Claim determinations are ultimately reviewable in the federal courts. The courts’ approach to reviewing these determinations could, therefore, affect the cost of employee benefits. If, on the one hand, courts routinely overturn claim denials, the cost of coverage will increase, not just because plans will lose more appeals, but also because plans will have to litigate more appeals of adverse determinations as members see their chances of appeal improve. Moreover, plans will likely approve more claims initially instead of risking litigation. An increase in the cost of coverage may in turn lead to more employers’ abandoning coverage. On the other hand, if courts routinely defer to plan determinations, upholding most, plans will in all likelihood be more aggressive and confident in denying claims. This could make coverage more affordable but also put employees at risk.

Interpreting an earlier ERISA decision, the Court articulated the question as to what extent courts should defer to the decision of the plan administrator when the administrator faces a conflict of interest because it is essentially paying the claim out of its own pocket and stands to profit if the claim is denied. The Court decided that this conflict must be taken into account as a “factor” in judicial review. This paper analyzes the Court’s decision, the background of the decision, and its potential effect on American health policy.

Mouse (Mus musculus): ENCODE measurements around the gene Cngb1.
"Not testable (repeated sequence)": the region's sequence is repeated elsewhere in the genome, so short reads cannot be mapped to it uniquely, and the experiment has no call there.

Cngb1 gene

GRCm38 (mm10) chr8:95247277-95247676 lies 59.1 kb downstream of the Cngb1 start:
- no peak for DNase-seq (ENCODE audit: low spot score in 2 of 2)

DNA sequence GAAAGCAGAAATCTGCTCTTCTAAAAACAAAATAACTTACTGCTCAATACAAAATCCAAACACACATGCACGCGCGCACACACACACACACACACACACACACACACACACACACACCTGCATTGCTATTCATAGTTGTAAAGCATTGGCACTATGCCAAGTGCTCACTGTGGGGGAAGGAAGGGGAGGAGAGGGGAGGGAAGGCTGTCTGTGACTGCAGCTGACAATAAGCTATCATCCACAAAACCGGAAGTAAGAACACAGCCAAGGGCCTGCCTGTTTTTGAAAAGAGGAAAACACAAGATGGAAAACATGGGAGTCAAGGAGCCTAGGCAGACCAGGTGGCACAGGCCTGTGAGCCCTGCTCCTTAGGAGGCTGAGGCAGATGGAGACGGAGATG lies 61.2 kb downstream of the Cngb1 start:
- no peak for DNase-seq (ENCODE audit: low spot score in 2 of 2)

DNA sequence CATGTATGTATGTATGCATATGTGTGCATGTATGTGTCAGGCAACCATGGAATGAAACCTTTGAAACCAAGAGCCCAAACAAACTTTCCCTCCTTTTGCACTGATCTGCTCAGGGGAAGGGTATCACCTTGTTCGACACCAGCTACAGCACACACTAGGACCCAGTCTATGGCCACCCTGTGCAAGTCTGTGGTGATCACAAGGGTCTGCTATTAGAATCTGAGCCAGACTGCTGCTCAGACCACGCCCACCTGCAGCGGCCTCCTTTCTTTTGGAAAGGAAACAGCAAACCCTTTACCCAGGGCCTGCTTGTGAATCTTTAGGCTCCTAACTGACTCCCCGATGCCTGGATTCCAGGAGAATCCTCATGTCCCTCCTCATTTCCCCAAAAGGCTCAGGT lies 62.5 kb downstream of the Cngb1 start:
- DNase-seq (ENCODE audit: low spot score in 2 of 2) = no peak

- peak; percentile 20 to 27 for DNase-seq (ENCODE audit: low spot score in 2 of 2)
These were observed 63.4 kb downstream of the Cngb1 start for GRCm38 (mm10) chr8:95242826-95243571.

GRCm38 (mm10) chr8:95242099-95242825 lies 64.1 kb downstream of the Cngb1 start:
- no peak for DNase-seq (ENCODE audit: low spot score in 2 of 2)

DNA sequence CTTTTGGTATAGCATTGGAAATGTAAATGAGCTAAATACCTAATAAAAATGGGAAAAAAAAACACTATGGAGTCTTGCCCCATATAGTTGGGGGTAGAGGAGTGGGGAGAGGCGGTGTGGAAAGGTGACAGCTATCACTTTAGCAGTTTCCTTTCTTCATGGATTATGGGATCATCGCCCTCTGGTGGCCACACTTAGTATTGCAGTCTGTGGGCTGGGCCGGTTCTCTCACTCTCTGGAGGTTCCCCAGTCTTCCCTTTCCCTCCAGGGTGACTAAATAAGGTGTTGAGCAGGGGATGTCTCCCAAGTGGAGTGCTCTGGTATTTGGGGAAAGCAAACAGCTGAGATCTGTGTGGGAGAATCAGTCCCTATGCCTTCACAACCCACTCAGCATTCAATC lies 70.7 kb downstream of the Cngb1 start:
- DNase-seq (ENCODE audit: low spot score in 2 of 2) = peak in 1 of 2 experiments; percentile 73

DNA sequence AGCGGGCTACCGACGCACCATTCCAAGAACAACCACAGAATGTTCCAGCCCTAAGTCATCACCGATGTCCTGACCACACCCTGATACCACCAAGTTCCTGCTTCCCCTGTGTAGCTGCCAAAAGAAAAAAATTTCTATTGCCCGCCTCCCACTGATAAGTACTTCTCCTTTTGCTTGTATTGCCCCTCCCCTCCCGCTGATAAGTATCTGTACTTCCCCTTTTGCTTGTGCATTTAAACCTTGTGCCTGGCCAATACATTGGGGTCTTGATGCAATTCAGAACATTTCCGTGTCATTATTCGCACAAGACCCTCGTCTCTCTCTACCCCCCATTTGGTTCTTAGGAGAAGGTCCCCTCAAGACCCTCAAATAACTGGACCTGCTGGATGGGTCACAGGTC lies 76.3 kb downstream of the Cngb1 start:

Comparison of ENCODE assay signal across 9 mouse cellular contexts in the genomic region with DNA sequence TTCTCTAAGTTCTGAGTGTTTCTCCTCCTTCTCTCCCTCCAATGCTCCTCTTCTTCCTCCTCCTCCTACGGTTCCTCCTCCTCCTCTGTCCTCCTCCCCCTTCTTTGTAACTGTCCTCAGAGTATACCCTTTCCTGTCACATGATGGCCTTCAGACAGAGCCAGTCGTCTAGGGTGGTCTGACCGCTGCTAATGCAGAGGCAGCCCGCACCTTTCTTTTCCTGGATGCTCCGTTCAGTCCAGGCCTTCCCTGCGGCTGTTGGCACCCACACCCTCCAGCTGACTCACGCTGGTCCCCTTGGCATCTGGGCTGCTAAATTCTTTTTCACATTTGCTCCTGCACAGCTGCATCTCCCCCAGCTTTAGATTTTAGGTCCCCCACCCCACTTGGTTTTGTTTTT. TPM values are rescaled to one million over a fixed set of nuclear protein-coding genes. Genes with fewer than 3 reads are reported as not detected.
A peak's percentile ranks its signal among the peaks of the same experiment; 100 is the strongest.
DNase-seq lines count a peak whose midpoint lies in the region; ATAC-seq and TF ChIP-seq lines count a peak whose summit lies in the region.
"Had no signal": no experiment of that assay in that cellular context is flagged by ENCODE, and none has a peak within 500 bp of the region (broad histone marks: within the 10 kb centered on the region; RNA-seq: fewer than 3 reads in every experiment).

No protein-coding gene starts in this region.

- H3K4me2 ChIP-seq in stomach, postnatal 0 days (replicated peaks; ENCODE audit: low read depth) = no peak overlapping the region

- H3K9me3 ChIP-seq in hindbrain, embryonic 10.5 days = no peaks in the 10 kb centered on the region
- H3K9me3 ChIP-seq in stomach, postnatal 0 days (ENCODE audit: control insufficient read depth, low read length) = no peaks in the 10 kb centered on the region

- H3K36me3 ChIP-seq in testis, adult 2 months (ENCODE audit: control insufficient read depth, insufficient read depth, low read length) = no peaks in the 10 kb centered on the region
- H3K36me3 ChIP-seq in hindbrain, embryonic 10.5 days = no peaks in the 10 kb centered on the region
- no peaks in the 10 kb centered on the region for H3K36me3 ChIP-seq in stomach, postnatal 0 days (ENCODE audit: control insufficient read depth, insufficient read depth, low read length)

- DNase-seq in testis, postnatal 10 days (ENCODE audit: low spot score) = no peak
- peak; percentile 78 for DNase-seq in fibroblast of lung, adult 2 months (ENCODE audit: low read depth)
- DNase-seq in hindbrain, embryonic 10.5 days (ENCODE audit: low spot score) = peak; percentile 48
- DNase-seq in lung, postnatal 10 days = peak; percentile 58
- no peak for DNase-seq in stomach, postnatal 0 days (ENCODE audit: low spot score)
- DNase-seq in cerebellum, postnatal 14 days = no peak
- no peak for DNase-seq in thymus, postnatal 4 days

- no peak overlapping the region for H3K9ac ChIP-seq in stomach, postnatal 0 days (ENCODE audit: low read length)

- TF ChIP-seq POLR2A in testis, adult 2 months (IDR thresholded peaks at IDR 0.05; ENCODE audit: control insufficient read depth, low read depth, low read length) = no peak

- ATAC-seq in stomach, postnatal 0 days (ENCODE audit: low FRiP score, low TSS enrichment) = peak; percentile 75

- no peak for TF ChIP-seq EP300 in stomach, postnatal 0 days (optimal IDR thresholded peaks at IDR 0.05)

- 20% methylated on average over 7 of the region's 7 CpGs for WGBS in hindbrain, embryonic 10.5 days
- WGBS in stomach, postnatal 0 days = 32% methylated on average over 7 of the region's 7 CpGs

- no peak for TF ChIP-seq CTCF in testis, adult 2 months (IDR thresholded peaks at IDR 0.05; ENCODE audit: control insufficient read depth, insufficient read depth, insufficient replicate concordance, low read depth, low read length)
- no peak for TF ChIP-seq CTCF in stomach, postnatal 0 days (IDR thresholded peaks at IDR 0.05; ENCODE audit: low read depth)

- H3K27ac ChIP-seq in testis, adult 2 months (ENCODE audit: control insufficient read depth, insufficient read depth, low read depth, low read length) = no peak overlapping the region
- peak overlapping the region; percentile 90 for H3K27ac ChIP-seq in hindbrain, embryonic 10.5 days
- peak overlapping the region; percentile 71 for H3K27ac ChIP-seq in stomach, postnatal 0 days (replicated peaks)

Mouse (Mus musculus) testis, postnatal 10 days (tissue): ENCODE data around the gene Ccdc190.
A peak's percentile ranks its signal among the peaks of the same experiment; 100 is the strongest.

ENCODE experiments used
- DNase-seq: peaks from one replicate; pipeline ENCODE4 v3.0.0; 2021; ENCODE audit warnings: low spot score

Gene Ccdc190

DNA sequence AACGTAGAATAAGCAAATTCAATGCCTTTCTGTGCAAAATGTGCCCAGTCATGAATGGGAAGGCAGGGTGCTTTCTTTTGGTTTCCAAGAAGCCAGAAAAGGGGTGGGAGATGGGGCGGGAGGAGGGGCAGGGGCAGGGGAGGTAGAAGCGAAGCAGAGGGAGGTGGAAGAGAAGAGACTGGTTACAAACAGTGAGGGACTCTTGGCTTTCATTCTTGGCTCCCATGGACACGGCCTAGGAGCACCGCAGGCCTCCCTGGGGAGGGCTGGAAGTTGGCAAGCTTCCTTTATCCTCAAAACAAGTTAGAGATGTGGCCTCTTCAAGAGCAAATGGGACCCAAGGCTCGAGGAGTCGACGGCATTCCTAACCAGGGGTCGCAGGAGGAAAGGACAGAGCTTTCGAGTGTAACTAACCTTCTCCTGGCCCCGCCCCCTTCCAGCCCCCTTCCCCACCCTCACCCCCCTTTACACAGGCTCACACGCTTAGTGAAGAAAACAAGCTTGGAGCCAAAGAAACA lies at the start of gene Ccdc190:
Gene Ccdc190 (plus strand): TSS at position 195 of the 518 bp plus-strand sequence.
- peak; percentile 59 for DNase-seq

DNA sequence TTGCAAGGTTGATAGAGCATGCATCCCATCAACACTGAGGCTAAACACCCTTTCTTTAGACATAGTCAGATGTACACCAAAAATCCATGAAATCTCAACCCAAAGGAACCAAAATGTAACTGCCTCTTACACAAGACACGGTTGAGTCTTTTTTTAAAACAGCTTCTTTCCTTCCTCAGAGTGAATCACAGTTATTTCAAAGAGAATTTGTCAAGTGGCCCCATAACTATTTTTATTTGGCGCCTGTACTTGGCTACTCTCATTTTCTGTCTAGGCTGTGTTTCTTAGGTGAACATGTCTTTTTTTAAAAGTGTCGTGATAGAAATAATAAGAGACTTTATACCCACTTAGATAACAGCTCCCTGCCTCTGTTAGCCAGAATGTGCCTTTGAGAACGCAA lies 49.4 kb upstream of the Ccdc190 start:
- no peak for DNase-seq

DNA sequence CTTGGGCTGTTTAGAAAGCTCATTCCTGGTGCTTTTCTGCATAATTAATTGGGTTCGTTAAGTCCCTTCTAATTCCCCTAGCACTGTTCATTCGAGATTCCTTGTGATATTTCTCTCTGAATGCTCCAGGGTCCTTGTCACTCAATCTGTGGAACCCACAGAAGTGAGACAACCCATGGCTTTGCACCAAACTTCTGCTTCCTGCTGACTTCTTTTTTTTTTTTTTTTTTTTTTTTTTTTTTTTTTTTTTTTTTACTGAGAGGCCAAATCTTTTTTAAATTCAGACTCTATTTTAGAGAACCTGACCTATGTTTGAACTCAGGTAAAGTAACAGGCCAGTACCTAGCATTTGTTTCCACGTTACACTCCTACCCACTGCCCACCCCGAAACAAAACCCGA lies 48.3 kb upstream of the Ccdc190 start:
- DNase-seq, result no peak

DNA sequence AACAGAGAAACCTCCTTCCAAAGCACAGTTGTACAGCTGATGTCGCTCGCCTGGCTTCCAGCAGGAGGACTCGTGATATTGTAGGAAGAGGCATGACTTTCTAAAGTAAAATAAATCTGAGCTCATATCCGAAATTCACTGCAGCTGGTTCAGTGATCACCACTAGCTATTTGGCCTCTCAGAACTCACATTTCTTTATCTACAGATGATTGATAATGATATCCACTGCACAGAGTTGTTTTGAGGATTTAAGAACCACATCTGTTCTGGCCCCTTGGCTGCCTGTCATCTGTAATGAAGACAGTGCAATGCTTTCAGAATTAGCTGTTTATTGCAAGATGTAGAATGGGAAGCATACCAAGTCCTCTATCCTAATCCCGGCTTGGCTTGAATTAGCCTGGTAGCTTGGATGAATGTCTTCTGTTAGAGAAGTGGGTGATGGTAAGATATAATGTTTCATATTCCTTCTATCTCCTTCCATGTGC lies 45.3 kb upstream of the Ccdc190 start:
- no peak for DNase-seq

http://content.healthaffairs.org/cgi/content/abstract/hlthaff.27.5.w430

In this important decision the Court affirmed the obvious. Employer-sponsored plans and their administrators, whether private insurers or self-insured plans, have a conflict of interest when making benefit decisions. Denial of claims benefit the employers and/or insurers, and approval of claims benefit the employees. On this, the justices were in unanimous agreement.

Much of the criticism of private insurance has been directed toward the flagrant, egregious abuses in the individual insurance market. Far more is wasted on administrative services that are designed to weight the conflict of interest heavily in favor of the insurer at the cost of patient-beneficiary. Those who support reform based on private insurance acknowledge that the individual plans would have to be replaced with options that more closely resemble employer-sponsored plans. Is that wise from a health policy perspective?